Allergies are becoming increasingly common in dogs.  It seems that every other person you speak to will profess their dog either has food allergies or allergic reactions to the environment e.g. grass or dust. The excessive licking and nibbling is stressful for both dog and owners, leaving owners feeling helpless to offer relief. Unfortunately veterinary medicine is often only able to treat the symptoms without actually addressing the core issue.

As an Animal Kinesiologist I began receiving an increasing amount of referrals from vets who had simply drawn a blank with regards to treatments for allergies. In all cases the dogs were not responding to medication for the symptoms and were now presenting frequently with secondary issues such as infections caused by the excessive licking. It had become a vicious cycle.

In as much as 90% of cases referred to me from vets, the spleen and thymus gland (immune system) appeared to be functioning normally and not ‘unbalanced’ in Traditional Chinese Medicine (TCM) terms.  The problem therefore had to originate somewhere else in the body. My investigations found one common factor across all of the cases, namely tension, inflammation or spasming muscles along the spine. The muscles groups running the length of the spine all had points of irritation causing a pinching effect on the spinal nerves which extend laterally from the spinal chord.

Spinal Muscles

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Spinal Nerves

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Irritation of the spinal nerves due to muscle tension results in abnormal sensations being felt down the legs and feet.  These sensation changes may be experienced as numbness, pins and needles, or a sharp burning pain.  Dogs who licked or chewed their front feet all had irritation points in the neck and shoulder area. Similarly, dogs who licked their back feet had tension and irritation in the lumbar and sacral area (lower back and hips).

Symptoms

The dog may experience a variety of sensation changes in the limbs from tingling through to searing pain. If we, as humans, were to experience this, we would be rubbing our legs or scratching in an attempt to alleviate the discomfort.

Spinal Tension or Allergies?

Dogs deal with the sensation changes by licking or chewing the affected limbs. This excessive licking quickly leads to red and irritated skin, which can resemble an allergic skin reaction, hence the frequent misdiagnosis.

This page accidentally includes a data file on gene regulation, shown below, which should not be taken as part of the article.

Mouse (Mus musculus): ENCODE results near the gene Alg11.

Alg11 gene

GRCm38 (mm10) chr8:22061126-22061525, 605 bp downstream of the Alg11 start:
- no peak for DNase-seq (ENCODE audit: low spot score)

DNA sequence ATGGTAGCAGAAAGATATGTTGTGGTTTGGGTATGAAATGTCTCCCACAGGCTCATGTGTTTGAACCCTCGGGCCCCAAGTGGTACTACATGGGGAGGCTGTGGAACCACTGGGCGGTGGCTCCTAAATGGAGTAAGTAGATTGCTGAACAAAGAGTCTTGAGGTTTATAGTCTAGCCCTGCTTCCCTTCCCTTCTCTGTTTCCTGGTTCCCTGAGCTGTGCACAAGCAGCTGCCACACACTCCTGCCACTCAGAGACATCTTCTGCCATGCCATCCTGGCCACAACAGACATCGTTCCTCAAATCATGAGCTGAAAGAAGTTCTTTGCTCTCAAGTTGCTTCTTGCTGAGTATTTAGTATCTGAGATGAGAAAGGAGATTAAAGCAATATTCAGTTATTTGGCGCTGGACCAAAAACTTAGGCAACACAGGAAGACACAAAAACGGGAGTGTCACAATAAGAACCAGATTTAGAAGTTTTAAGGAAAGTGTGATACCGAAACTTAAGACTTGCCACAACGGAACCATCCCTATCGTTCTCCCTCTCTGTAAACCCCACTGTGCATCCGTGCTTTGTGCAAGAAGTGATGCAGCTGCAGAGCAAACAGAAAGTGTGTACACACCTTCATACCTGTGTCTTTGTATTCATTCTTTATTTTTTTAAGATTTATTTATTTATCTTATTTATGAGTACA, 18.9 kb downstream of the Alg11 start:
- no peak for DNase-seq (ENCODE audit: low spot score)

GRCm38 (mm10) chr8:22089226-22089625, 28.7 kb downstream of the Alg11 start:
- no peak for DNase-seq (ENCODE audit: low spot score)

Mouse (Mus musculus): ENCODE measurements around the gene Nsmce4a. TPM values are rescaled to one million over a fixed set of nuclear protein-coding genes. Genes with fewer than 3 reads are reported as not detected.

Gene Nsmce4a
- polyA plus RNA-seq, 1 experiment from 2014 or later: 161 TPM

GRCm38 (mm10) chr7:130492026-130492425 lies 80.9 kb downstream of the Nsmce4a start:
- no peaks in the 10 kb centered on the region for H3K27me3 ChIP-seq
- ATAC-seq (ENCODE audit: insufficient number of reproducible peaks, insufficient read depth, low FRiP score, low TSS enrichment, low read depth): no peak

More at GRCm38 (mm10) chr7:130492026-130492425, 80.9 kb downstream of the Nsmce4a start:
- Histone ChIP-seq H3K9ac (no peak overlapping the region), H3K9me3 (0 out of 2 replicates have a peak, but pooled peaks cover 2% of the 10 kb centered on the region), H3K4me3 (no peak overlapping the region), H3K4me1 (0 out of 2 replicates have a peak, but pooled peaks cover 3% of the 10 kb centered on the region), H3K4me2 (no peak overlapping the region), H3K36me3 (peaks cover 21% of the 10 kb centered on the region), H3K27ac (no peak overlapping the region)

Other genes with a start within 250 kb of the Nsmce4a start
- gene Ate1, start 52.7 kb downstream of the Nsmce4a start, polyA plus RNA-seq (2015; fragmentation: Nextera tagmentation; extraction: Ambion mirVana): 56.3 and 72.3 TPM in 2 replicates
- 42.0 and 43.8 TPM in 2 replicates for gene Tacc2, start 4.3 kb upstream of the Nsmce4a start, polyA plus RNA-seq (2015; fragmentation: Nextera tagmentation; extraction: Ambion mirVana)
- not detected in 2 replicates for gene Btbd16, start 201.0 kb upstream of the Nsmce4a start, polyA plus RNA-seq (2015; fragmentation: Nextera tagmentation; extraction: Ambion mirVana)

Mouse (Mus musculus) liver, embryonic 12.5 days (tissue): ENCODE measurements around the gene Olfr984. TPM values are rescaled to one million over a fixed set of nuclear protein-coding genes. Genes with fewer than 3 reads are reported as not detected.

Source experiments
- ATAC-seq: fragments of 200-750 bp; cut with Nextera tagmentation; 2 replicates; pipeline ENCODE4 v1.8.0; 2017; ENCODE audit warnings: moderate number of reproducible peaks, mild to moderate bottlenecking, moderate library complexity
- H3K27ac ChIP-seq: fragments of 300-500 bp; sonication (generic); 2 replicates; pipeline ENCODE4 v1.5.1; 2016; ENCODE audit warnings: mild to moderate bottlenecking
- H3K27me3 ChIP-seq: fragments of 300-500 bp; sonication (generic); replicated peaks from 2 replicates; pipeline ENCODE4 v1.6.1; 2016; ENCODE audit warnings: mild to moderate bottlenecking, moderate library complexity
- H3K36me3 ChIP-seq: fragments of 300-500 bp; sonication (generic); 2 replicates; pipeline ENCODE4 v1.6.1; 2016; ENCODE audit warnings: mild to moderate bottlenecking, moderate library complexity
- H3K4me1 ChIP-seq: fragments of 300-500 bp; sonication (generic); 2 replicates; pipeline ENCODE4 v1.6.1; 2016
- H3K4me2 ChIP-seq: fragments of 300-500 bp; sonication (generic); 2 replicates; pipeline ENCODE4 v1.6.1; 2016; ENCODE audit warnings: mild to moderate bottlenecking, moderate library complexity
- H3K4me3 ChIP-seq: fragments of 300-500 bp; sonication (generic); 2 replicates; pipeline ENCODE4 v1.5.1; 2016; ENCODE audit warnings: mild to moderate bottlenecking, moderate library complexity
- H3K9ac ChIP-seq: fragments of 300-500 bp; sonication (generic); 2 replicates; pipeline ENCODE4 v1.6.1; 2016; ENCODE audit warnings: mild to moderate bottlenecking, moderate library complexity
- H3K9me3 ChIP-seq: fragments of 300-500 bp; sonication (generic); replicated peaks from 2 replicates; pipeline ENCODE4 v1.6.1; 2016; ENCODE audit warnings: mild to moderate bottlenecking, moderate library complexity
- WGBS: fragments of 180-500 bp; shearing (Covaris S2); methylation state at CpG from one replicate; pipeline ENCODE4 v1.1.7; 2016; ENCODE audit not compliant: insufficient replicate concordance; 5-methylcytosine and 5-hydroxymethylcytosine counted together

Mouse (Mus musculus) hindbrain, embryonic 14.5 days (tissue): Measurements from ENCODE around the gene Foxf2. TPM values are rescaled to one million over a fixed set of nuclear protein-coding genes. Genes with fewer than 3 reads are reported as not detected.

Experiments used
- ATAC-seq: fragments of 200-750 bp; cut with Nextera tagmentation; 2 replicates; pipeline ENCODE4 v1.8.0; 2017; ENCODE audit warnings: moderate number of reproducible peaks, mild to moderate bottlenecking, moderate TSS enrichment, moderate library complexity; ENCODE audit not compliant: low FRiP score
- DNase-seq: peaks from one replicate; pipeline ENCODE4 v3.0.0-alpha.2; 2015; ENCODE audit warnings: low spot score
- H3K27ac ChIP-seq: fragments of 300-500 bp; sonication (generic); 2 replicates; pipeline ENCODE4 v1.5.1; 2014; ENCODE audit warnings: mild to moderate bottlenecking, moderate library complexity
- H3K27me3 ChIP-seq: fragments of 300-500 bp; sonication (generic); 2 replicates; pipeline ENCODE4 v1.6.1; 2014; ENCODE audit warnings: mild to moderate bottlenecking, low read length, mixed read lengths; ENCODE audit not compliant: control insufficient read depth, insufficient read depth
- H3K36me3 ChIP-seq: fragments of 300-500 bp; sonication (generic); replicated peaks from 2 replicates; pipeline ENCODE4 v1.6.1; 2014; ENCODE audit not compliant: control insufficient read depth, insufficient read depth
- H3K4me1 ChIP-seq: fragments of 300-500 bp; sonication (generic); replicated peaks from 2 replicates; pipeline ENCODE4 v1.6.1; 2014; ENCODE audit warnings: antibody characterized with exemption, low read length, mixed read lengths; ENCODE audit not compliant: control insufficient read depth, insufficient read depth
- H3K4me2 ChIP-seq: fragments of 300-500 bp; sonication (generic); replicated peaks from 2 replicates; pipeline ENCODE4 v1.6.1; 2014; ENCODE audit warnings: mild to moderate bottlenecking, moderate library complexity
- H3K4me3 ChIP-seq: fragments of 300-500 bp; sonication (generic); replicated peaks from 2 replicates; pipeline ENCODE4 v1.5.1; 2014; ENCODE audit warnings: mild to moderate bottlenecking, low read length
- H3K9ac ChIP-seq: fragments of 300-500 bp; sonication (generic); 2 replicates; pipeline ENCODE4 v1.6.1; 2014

It must be an allergy as the symptoms increase after my dog has been walking on grass – right?

Not so. Again this is something I hear frequently. Symptoms can indeed get worse when the dog has been exercised in a grassed area, but this is because the exercise of the walk is aggravating the spinal muscle tension.  As with any muscle strain, exercise initially makes it feel better, but boy do you pay the price afterwards! It is during the rest period immediately after the walk that the spinal muscles begin to spasm, causing the sensation changes – thus the licking or nibbling begins. Too often we assume it is related to the grass or another allergen in the environment.

How Can I Tell the Difference?

One simple way to check the condition of the spinal muscles is to use your thumb and forefinger, one each side of the spinal vertebrae.  Starting from the above the shoulder blades, begin running your fingers down each side of the spine with a medium to firm pressure. As your fingers slide down, note any tension or inflammation.  You will often notice the muscles flinch or jump if you get to an area of pain.  Your dog may also sit or move to avoid pressure in a painful area.  All of these reactions will indicate muscle tension and may well be the root cause of the problem.

What Are The Treatment Options?

I treat the tension with Bowen Therapy which is a fascia release modality.  I then use the Emmett Technique to rebalance the muscles. This releases tension which improves blood flow, lymph drainage and reduces inflammation.  I then use Kinesiology to balance any emotional issues related to the tension.  The dogs show significant relief from the symptoms almost immediately. In chronic cases an optimum of three sessions is required to rebalance the muscles and eliminate the symptoms.

Causes of Tension

Tension in spinal muscles is very common, especially in the field of dog sports due to the exertion required.  Agility dogs jump and turn in a split second, not to mention impact shock absorbed from landing heavily. Poor conformation and referred pain from joint problems can also contribute. Improving fitness and using conditioning exercises can help prevent injuries.

Dogs presenting with ‘allergies’ now represent a large portion of visits to my clinic. Using a combination of Animal Kinesiology, Bowen Therapy and the Emmett Technique, I have fine tuned my approach to get fast, effective and lasting results. I always advocate using a holistic approach to wellness, bringing the body back to natural balance. Masking the symptoms of imbalance with medication may cause further problems further down the line.

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